Tales of the Alhambra

From Wikipedia, the free encyclopedia - View original article

Tales of the Alhambra
Author(s)Washington Irving
CountryUnited States & England (concurrently)
LanguageEnglish
PublisherCarey & Lea, Henry Colburn
Publication date1832 (revised 1851)
 
Jump to: navigation, search
Tales of the Alhambra
Author(s)Washington Irving
CountryUnited States & England (concurrently)
LanguageEnglish
PublisherCarey & Lea, Henry Colburn
Publication date1832 (revised 1851)

Tales of the Alhambra is a collection of essays, verbal sketches, and stories by Washington Irving.

Background[edit]

Irving lived at the Alhambra Palace while writing some of the material for his book.

Shortly after completing a biography of Christopher Columbus in 1828, Washington Irving traveled from Madrid, where he had been staying, to Granada, Spain. At first sight, he described it as "a most picturesque and beautiful city, situated in one of the loveliest landscapes that I have ever seen."[1] Irving was preparing a book called A Chronicle of the Conquest of Granada, a history of the years 1478–1492, and was continuing his research on the topic.[2] He immediately asked the then-governor of the historic Alhambra Palace as well as the archbishop of Granada for access to the palace, which was granted because of Irving's celebrity status.[3] Aided by a 35-year old guide named Mateo Ximenes, Irving was inspired by his experience to write Tales of the Alhambra.[4] Throughout his trip, he filled his notebooks and journals with descriptions and observations though he did not believe his writing would ever do it justice. He wrote, "How unworthy is my scribbling of the place."[3] Irving continued to travel through Spain until he was appointed as secretary of legation at the United States Embassy in London, serving under the incoming minister Louis McLane.[5] He arrived in London by late September 1829.[6]

Publication history[edit]

The Alhambra : a series of tales and sketches of the Moors and Spaniards was published in May 1832 in the United States by publishers Lea & Carey and concurrently in England by Henry Colburn. [7] Consisting of a series of essays and short fiction pieces, it was referred to as his "Spanish Sketch Book"[2] Shortly after the book's publication, Irving returned to New York after a 17-year absence from the United States.[7]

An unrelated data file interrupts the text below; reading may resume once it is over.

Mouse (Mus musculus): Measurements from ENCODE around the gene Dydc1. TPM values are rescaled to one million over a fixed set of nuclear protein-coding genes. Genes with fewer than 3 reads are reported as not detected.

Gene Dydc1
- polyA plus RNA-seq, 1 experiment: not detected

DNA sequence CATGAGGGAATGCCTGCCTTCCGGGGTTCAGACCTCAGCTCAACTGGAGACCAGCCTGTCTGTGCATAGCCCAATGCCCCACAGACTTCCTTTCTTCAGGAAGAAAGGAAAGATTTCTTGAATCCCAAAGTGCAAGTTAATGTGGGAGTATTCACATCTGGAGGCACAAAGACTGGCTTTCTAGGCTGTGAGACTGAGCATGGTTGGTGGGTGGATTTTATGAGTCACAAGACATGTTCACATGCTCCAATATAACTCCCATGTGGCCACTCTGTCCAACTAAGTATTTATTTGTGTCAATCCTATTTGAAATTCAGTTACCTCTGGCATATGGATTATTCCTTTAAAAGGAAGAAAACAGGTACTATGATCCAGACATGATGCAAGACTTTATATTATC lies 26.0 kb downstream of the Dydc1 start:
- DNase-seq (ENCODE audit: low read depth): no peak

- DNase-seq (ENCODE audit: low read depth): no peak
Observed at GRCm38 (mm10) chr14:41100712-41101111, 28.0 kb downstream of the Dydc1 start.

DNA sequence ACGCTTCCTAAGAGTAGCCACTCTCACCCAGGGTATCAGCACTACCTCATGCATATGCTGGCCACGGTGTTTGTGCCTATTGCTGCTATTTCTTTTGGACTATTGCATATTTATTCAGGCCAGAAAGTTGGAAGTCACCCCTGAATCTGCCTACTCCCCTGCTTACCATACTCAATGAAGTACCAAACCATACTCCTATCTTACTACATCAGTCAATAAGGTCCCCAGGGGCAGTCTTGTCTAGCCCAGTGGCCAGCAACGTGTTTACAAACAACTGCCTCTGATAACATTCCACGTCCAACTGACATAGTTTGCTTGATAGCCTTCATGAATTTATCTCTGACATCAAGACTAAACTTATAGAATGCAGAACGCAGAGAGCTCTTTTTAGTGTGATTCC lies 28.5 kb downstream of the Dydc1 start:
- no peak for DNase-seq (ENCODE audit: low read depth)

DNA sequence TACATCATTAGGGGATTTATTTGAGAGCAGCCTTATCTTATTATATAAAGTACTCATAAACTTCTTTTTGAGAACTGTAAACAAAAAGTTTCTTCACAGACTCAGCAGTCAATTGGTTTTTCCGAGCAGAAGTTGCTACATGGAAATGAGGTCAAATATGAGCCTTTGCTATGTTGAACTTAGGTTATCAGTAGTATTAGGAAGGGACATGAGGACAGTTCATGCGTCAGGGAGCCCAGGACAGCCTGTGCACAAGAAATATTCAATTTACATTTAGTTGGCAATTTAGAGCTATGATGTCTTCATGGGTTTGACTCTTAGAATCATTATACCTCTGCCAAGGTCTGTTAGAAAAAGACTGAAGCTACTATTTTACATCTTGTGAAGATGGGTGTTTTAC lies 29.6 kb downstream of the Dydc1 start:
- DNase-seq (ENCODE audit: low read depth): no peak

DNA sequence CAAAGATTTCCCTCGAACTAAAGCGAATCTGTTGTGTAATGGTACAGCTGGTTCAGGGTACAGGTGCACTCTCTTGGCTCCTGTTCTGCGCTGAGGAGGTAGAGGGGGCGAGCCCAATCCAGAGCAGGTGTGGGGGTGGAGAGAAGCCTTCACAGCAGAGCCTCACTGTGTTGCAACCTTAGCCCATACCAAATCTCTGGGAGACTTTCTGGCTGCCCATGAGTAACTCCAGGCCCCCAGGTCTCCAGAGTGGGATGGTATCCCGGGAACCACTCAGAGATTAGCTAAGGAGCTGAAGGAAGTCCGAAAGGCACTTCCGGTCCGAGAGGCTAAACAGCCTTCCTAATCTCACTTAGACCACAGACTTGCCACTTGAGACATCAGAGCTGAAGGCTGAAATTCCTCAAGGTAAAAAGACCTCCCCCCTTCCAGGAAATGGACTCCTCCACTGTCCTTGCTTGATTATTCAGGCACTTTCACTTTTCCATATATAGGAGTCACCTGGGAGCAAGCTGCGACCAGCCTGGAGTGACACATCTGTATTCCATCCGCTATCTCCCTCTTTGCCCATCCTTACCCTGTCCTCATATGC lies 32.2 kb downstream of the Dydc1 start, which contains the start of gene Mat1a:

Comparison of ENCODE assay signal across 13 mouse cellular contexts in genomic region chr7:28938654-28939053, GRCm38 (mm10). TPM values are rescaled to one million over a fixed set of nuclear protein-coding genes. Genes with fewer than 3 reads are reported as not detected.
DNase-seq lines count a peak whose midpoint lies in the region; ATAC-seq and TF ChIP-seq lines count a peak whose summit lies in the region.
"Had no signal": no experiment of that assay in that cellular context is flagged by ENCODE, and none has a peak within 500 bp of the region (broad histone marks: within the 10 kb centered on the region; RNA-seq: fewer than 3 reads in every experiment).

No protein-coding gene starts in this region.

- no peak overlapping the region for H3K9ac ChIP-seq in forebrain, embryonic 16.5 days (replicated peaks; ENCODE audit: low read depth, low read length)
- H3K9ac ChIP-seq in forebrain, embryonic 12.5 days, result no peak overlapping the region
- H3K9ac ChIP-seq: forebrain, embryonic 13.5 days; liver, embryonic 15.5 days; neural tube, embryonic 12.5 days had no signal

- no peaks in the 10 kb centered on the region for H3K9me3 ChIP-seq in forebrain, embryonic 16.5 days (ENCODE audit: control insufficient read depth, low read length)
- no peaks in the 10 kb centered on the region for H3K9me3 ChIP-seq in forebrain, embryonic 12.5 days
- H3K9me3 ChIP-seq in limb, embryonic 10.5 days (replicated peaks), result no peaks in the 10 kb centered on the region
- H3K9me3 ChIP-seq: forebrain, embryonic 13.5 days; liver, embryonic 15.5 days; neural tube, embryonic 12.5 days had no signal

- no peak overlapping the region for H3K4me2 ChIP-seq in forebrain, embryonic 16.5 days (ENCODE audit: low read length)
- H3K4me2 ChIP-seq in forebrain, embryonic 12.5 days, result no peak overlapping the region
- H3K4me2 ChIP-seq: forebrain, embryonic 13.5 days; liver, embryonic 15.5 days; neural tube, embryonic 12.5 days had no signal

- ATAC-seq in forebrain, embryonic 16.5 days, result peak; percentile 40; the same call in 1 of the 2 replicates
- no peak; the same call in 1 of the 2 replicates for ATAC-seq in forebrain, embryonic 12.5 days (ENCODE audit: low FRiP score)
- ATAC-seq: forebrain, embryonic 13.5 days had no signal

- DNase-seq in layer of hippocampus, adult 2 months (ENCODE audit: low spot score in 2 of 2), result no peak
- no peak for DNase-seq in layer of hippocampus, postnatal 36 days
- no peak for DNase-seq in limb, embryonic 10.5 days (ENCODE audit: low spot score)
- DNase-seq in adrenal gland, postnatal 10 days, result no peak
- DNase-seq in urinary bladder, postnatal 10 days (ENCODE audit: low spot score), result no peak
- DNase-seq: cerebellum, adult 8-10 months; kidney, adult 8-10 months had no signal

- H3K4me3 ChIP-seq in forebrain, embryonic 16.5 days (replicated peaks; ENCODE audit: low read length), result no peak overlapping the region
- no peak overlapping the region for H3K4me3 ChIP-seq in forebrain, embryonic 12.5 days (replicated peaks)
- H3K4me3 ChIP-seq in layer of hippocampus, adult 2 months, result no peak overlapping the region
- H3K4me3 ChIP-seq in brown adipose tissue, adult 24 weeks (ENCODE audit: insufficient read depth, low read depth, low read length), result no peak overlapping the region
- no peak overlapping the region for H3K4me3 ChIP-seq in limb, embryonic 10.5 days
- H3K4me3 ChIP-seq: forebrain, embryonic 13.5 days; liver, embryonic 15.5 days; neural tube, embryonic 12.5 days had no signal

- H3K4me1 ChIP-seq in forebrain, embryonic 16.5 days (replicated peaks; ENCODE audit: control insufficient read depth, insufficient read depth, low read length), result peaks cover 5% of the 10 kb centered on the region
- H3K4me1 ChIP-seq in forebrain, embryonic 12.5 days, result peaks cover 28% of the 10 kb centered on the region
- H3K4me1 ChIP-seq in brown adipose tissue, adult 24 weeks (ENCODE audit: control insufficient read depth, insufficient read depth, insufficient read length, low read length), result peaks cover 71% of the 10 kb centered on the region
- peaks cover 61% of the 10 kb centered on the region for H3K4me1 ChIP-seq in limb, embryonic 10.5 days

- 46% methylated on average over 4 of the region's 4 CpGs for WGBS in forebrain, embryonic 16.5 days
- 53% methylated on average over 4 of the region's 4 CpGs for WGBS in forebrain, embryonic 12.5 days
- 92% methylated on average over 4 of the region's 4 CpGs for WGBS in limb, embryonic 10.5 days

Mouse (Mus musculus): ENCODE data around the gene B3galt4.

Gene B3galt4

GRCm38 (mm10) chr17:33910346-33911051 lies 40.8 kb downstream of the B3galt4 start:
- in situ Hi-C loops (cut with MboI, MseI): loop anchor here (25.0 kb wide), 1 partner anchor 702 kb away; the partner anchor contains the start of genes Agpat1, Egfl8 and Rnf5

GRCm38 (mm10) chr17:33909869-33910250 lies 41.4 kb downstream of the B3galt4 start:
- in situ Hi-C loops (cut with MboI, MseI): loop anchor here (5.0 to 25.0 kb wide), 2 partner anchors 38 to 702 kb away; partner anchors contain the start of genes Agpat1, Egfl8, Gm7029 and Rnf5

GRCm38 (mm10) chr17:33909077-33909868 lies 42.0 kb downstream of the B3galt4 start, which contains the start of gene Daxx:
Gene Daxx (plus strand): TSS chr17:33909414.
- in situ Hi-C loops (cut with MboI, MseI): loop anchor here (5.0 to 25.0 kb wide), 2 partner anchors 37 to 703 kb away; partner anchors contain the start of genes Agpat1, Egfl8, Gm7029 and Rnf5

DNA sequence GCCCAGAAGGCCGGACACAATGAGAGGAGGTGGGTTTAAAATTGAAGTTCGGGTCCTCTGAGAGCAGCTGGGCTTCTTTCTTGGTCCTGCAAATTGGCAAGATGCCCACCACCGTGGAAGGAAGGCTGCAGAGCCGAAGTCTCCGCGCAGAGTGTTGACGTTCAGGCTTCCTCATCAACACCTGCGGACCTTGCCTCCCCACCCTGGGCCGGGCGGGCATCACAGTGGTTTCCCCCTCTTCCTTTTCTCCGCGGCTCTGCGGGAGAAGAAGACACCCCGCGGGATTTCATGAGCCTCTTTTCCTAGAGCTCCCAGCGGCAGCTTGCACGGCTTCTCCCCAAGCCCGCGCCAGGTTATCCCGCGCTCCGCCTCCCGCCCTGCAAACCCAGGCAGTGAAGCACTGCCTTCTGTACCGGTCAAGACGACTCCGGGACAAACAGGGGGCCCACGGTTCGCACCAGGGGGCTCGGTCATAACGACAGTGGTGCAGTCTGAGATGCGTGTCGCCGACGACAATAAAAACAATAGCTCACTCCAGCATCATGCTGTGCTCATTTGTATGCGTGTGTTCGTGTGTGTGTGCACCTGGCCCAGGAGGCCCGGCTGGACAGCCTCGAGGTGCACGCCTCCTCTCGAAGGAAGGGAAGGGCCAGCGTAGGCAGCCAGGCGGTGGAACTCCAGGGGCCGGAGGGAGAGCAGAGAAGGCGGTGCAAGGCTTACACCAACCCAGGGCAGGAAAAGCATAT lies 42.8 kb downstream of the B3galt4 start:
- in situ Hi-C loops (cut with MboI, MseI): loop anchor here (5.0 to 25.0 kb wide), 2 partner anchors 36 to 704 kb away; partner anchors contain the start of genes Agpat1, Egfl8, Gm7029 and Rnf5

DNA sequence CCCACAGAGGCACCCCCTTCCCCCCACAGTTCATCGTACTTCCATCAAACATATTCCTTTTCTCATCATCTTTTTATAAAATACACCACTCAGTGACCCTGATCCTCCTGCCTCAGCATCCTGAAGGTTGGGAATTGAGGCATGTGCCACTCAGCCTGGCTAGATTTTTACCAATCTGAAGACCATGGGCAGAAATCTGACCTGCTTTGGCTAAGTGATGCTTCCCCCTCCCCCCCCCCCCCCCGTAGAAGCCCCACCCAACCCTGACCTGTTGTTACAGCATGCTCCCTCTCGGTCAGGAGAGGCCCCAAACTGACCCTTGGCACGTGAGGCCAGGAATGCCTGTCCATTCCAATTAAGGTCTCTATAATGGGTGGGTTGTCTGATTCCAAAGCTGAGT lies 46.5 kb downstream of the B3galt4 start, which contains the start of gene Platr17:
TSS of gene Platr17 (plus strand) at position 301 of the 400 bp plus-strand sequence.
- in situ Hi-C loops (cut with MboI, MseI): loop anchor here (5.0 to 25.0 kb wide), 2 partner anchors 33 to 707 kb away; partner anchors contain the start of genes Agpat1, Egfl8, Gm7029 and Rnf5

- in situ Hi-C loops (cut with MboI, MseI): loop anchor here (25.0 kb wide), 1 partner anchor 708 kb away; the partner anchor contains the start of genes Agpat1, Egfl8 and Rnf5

In 1851 Irving wrote an "Author's Revised Edition", also titled Tales of the Alhambra.

Legacy and influence[edit]

Commemorative plaque at the Alhambra, saying "Washington Irving wrote his Tales of Alhambra in these rooms in 1829" in Spanish

The book was instrumental in reintroducing the Alhambra to Western audiences. A plaque now marks the rooms in which Irving stayed while writing some of his book.

Alexander Pushkin's 1834 tale in verse The Tale of the Golden Cockerel is based on two chapters of Tales of the Alhambra. In turn, the Pushkin poem inspired Vladimir Belsky's libretto for the opera "The Golden Cockerel" by Nikolay Rimsky-Korsakov.

References[edit]

  1. ^ Jones, Brian Jay. Washington Irving: An American Original. New York: Arcade Publishing, 2008: 250. ISBN 978-1-55970-836-4
  2. ^ a b Burstein, Andrew. The Original Knickerbocker: The Life of Washington Irving. New York: Basic Books, 2007: 210. ISBN 978-0-465-00853-7
  3. ^ a b Jones, Brian Jay. Washington Irving: An American Original. New York: Arcade Publishing, 2008: 251. ISBN 978-1-55970-836-4
  4. ^ Burstein, Andrew. The Original Knickerbocker: The Life of Washington Irving. New York: Basic Books, 2007: 208. ISBN 978-0-465-00853-7
  5. ^ Burstein, Andrew. The Original Knickerbocker: The Life of Washington Irving. New York: Basic Books, 2007: 222. ISBN 978-0-465-00853-7
  6. ^ Jones, Brian Jay. Washington Irving: An American Original. New York: Arcade Publishing, 2008: 264. ISBN 978-1-55970-836-4
  7. ^ a b Jones, Brian Jay. Washington Irving: An American Original. New York: Arcade Publishing, 2008: 289. ISBN 978-1-55970-836-4

External links[edit]